Sherman and Campbell, U.S. Envoys, appear on the scene --
The Austro-Belgian Volunteer Corps is dissolved --
Maximilian organizes his Mexican Army --
The Emperor addresses the Austro-Belgians and invites them to stay as Mexicans --
French officers protest against Marshal Bazaine's decree declaring them deserters if they stay --
The Emperor leaves Orizaba for Mexico City --
On the way, he meets with General Castelnau in Xonaca --
French-Mexican dispute over collections of import duties --
Military victory of Miramon at Zacatecas --
His defeat at San Jacinto --
The Emperor's Order of the Day to his Army --
The Emperor assumes command of the Army and promises Marquez that he will lead it to Queretaro for an easy victory --
The final days of the French Intervention --
A tough proclamation by General Marquez, Chief of Staff --
With his newly recruited Mexican troops, the Emperor leaves Mexico City for Queretaro --
The foreign regiments under Khevenhuller and Hammerstein are deliberately left in Mexico City --
Fragments from the Emperor's Personal Diary --
The march to Queretaro --
Ruminations about Nature and Mexico's history --
Attack by bandits at the Hacienda de la Lecheria --
Attack by guerrillas at San Miguel Calpulalpan --
February 19, 1867: Preparations for entry into the City of Queretaro --
The Emperor's festive entry into Queretaro, February 20, 1867 --
By March 2, Dr. Basch has written several confidential letters for him --
The Emperor is highly active as commander of his 9,000-man Army --
To manage scarce resources, General Bidaurri becomes Minister of Finance and Quartermaster of the Army --
The Emperor's popular lifestyle in Queretaro --
The geography of Queretaro --
March 5: The enemy's army approaches from the North under General Escobedo --
Another Republican Army is seen approaching from the West under General Corona --
The hostile armies face off --
March 7: Early morning, the first Republican attack is expected --
Desultory action through March 12 --
The Siege of Queretaro begins on March 13, 1867 --
First serious attack by the Republicans on March 14, brilliantly repulsed --
Letter of the Emperor to Colonel Schaffer, requesting that his personal effects be forwarded to him --
Marquez commits serious errors --
Maximilian sends him to Mexico City as Plenipotentiary with orders to return with reinforcements --
Marquez is suspected of possible treason --
The siege of Queretaro continues --
Castillo is promoted to Chief of Maximilian's General Staff --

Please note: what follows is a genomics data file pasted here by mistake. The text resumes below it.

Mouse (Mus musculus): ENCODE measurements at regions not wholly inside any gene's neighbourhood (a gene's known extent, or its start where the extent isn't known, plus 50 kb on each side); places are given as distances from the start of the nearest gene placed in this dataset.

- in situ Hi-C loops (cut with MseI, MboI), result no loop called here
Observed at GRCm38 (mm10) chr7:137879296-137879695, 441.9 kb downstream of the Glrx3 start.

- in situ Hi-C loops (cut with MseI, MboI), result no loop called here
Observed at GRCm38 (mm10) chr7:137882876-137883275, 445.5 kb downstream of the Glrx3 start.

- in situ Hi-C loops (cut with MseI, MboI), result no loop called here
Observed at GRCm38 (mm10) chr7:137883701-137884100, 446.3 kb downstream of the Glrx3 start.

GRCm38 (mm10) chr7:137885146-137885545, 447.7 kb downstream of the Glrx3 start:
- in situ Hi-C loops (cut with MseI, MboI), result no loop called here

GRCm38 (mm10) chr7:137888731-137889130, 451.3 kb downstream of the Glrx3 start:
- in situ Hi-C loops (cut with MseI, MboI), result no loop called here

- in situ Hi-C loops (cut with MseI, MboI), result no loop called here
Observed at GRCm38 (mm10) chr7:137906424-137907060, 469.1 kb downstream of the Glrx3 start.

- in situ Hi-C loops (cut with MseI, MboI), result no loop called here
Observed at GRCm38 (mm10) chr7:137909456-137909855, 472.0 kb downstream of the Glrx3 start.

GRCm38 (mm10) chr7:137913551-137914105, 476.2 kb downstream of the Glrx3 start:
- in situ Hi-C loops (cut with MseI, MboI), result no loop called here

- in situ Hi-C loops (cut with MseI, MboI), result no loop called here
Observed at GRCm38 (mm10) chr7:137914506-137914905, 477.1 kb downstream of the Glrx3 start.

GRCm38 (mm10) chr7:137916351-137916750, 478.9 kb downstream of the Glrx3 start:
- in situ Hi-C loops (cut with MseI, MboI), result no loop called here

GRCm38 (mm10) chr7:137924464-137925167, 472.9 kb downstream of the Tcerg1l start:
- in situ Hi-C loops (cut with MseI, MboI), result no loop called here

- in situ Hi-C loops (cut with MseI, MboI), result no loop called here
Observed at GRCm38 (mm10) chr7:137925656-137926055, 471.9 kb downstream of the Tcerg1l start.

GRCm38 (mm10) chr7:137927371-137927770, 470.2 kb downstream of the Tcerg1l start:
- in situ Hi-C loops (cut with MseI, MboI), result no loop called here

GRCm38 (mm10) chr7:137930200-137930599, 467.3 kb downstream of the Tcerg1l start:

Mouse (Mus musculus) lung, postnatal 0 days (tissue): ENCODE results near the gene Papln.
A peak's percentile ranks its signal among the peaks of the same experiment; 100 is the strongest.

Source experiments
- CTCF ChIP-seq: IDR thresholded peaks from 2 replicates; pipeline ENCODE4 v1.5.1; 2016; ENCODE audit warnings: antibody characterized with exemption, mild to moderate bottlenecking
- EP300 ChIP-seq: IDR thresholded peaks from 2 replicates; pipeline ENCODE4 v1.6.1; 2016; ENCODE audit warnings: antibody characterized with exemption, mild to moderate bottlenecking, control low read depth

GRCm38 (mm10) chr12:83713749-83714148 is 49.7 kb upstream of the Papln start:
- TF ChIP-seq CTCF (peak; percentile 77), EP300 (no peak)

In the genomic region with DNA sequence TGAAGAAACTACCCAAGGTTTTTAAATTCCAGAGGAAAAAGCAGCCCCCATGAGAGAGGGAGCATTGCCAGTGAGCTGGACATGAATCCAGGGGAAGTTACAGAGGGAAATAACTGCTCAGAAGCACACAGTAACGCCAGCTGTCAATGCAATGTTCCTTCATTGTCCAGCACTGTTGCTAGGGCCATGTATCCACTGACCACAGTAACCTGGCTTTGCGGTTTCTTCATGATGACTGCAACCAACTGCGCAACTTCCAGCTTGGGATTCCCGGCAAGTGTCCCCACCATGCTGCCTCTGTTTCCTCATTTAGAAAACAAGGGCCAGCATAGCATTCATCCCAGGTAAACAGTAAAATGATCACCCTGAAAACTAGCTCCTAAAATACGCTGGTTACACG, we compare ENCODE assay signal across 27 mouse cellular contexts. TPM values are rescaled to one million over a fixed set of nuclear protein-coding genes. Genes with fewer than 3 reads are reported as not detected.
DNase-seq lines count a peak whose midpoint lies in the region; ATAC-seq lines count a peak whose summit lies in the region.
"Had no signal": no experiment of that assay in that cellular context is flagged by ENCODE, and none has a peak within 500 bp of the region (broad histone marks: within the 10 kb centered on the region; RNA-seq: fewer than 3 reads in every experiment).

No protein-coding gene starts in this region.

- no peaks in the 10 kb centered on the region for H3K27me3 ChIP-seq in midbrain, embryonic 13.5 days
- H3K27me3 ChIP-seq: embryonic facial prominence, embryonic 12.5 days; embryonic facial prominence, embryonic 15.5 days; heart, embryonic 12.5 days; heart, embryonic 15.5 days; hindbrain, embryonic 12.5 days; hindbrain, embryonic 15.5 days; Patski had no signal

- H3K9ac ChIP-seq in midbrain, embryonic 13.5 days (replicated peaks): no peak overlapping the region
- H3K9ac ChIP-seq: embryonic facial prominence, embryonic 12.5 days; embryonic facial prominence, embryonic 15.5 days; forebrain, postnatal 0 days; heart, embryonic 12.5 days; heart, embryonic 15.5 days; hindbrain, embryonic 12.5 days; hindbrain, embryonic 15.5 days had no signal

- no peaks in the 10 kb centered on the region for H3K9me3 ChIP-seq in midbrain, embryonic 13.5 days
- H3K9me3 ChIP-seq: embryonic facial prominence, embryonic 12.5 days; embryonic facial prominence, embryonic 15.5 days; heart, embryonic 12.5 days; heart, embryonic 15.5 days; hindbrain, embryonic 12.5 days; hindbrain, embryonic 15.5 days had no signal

The enemy receives reinforcements --
The battles of March 24 and April 1: We keep winning but weakening --
Fragment of a letter to Europe by the Emperor about his military exploits --
March 29: By request of the Emperor, Dr. Basch writes a letter to Herzfeld in Vienna --
Award of a medal to the Emperor --
The hospitals in Queretaro --
Letter of a captured Republican officer praising humane conditions in his imprisonment --
The noose tightens and still no relief --
Where is Marquez? --
Anniversary of Maximilian's acceptance of the Crown, April 10, 1864 --
More letters dictated by the Emperor: "We eat horse meat" --
Prince Salm, in search of relief, fails to break out of the encirclement --
The enemy spreads disinformation to weaken Maximilian --
Dr. Basch writes to U.S. Consul Ottenbourg asking for his intercession regarding humane treatment of prisoners --
A relief mission under Prince Salm fails to break out of the encirclement --
My Siege Diary from April 23 to May 5 --
Military actions of April 27, May 1 and May 3 --
Marquez fails to return with reinforcements --
Disinformation by the Dissidents regarding Marquez and Bidaurri --
Desertions from our ranks begin --
Female camp followers add to our food shortage --
Demoralization of our troops --
Biography of Colonel Lopez, the Emperor's favorite and his eventual traitor --
Preparations for a breakout under General Mejia in the direction of the Sierra Gorda --
Postponement of the escape scheduled for the night of May 13 to 14 --
On the following night we are captured by treason of Colonel Lopez --
We wake up as prisoners early in the morning of May 15th --
Gallant gesture toward the captured Emperor by Republican Colonel Jose Rincon Gallardo --
In prison at Queretaro --
Thirty days of my Prison Diary until June 13 --
Legal maneuvering and diplomatic attempts to obtain mercy for the Emperor --
Thoughts of escape --
A final attempt to rescue the Emperor --
The court-martial's verdict --
The Emperor's last days --